Letter demands change in Chicago Police Department over concerns of officer burnout

Chicago News

CHICAGO — The union representing Chicago police sergeants has released a letter demanding changes to the department’s reliance on 12-hour shifts and canceled days off.

The letter coming after Chicago saw one of it’s most deadly weekends so far this year.

The president of the association says there is no question violence needs to be addressed in the city, but canceling days off and extending shifts just isn’t working.

“We worked 12 hours, canceled RDO’s and we still had 12 homicides and I don’t even remember how many shootings, about three dozen shootings or so,” said Jim Calvino of the Chicago Police Sergeants’ Association.

Calvino pushed against the strategy.

“All these days, cumulatively, are taking their toll on the officers,” he said. “Morale is pretty low in the department. You’re not allowed to have time with your family. No baseball games. What am I doing this for?”

RDO’s stands for Regular Days Off.

Clinical psychologist and former police officer Carrie Steiner believes more overtime and more canceled days do not benefit law enforcement or the city.

“I’m done with being politically correct because officers are losing their lives and that’s something I’m not okay with,” she said. ” I really do want what’s best for the community and what’s best for the community is having healthy officers. Everyone does better when they’re feeling healthy, emotionally, physically.”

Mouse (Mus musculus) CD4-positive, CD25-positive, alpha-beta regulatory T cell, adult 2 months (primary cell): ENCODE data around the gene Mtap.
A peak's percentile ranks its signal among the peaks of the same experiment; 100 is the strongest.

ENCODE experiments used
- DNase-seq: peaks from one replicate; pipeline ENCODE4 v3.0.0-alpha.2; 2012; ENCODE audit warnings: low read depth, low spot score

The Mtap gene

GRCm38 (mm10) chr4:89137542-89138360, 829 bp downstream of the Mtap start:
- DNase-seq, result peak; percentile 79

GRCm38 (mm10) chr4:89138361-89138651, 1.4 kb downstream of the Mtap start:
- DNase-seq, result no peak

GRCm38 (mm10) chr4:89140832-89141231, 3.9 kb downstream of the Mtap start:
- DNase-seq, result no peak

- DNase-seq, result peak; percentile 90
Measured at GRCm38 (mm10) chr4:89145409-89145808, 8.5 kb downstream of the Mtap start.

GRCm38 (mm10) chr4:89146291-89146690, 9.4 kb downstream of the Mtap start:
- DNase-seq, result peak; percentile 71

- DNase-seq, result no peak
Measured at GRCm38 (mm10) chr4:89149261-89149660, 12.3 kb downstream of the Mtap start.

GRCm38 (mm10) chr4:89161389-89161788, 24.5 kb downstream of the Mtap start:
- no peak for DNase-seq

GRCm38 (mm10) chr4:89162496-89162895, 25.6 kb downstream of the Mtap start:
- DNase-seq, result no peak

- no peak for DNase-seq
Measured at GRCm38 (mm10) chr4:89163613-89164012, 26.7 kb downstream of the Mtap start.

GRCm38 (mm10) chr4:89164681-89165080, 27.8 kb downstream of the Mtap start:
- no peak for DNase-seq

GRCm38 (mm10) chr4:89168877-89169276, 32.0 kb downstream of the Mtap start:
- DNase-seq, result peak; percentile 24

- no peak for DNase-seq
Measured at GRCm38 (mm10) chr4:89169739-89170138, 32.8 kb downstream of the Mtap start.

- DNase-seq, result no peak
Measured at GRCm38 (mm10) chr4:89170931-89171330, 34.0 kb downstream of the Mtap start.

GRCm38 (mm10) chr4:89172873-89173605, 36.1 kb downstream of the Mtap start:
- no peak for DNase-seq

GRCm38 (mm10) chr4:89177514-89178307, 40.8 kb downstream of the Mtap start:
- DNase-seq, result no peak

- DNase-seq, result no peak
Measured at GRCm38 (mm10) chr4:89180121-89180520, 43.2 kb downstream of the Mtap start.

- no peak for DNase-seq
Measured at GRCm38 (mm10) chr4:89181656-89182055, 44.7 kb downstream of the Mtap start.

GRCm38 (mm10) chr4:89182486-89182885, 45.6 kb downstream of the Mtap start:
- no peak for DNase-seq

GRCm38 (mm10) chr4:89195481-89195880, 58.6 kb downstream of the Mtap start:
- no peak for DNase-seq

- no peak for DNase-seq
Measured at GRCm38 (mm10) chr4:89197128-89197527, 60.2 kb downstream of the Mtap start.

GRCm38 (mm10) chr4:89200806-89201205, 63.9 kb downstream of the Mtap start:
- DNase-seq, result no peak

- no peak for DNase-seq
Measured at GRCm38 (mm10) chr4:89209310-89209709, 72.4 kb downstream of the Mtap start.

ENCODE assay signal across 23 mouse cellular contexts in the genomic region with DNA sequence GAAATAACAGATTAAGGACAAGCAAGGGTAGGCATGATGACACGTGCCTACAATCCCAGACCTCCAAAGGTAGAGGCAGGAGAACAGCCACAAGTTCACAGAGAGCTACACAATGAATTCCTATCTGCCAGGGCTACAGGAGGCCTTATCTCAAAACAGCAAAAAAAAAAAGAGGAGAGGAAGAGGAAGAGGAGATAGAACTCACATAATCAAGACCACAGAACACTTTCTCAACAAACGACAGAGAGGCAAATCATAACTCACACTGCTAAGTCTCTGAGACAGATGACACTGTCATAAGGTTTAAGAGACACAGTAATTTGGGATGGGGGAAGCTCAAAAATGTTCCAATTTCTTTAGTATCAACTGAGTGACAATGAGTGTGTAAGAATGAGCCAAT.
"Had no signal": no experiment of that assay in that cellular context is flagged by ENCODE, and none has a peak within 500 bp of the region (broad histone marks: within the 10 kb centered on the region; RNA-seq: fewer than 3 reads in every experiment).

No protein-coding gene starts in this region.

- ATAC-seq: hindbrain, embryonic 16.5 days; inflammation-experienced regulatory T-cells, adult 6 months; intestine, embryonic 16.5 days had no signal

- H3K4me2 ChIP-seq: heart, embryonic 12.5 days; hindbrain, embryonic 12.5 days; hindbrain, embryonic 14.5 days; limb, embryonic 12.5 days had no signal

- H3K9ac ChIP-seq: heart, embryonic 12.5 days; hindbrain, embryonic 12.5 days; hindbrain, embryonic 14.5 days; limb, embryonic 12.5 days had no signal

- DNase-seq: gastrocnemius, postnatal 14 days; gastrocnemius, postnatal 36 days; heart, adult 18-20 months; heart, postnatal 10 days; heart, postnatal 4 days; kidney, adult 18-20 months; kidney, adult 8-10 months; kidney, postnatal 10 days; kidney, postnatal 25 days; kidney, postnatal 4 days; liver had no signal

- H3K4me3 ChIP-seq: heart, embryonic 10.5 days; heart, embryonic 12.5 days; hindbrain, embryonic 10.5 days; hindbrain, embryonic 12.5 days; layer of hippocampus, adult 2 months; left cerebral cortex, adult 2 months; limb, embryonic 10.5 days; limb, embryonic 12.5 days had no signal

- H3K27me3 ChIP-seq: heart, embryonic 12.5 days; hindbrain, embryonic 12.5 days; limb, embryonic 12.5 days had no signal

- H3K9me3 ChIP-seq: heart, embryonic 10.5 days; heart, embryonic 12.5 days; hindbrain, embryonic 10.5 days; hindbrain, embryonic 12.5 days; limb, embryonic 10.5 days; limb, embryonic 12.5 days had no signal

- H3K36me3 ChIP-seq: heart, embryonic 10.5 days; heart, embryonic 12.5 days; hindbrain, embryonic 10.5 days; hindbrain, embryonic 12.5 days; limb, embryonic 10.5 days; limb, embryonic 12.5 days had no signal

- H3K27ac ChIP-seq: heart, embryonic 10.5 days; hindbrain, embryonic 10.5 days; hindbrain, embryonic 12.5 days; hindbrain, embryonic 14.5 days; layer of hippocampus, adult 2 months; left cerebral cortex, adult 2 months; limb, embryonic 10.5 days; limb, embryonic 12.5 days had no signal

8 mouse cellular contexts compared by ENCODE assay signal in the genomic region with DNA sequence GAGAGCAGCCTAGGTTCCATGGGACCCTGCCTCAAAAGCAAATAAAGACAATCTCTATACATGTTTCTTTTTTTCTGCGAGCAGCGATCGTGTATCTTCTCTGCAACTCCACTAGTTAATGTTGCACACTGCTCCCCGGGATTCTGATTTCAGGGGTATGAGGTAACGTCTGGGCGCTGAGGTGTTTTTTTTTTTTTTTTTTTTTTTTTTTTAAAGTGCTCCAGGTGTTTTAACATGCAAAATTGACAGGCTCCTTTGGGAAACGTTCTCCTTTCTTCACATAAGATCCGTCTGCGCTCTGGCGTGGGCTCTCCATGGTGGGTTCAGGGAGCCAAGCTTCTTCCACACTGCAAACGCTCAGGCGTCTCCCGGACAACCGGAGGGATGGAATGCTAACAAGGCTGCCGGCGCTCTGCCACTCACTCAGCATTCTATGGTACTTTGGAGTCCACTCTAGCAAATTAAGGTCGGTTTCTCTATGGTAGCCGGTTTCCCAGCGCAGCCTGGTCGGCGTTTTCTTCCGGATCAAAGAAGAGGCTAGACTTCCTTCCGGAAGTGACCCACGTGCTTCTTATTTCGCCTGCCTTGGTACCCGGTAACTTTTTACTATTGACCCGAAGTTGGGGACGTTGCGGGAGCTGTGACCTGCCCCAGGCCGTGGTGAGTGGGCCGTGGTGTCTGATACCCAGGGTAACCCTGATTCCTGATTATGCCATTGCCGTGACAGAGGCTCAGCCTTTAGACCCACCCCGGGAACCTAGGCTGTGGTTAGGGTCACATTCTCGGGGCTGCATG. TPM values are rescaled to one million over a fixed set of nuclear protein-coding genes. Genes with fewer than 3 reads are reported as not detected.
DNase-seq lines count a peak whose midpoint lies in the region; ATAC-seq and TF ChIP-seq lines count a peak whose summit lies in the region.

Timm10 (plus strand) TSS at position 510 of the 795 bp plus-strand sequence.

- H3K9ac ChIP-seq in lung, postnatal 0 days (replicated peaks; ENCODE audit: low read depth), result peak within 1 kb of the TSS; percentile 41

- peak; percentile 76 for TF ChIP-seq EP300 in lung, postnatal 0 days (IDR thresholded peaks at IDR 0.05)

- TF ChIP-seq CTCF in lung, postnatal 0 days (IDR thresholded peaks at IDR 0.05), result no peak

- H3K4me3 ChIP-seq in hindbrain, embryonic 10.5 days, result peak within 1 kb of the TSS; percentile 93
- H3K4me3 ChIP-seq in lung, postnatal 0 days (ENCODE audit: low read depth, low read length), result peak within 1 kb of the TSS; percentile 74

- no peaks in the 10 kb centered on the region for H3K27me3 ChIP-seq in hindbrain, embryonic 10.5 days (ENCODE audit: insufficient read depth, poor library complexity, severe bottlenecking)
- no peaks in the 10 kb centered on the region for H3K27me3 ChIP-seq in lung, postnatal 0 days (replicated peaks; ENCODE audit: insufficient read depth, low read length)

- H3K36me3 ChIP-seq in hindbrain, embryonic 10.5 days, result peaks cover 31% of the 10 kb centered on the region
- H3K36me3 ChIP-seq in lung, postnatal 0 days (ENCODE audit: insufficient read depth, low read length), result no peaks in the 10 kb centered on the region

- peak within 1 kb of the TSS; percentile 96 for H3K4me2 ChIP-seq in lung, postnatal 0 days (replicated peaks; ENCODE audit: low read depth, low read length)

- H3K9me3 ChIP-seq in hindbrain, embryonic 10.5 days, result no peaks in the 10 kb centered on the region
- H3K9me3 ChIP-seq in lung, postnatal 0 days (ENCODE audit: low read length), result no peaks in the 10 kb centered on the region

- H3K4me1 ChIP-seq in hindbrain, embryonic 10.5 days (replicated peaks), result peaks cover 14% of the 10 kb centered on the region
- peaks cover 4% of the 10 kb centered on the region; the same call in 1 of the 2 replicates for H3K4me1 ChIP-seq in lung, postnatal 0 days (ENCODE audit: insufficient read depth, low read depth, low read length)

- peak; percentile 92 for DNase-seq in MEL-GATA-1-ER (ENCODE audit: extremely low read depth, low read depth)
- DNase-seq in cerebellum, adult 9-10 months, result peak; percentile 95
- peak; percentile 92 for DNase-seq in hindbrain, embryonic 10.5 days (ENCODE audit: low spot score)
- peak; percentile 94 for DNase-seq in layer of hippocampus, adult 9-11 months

More than 50 people were shot over the weekend, another 12 from Monday afternoon into Tuesday morning — with a total of 14 killed since Friday.

The sergeants’ association didn’t send the letter to Supt. David Brown or Mayor Lori Lightfoot, saying the last letter about a month ago about being short aout 100 sergeants was unanswered.

The letter quotes the mayor from last year during some of the most current contract negotiations, saying she knows how important it is for officers’ wellness. The president says officers can’t be well and at 100% when they don’t have time to recover from one of the most tramatic jobs that is out there. He says 12-hour days sometimes stretch into 15 hours, and they don’t have time to spend with the family or enough time to get rested before their next shift.

The department has not responded to the letter specifically, but the superintendent was asked about officer burnout at his press conference Monday.

As far as the violence goes, Supt. Brown said he believed judges need to keep more violent criminals behind bars rather than put them on electronic monitoring. The FOP, which represents rank-and-file officers, issued a vote of no confidence in the mayor and supterintendent last week.

One of its many reasons was the extended shifts and canceled days off.

The FOP said it is eroding what little morale it has left in the department, and it just doesn’t bring the crime numbers down.`

The mayor’s office, so far, has not responded to a request for comment on the sergeants’ association letter.

Beyond the emotional toll, 15th Ward Alderman Ray Lopez pointed to an overblown budget cutting into the city’s bottom line. In 2020, the mayor budgeted $95 million for CPD overtime. The actual cost was more than $177 million.

“I think what it tells us is that we’re not adequately staffing the department,” Lopez says, “to meet the needs based on the regular salaries that we also budgeted for.”

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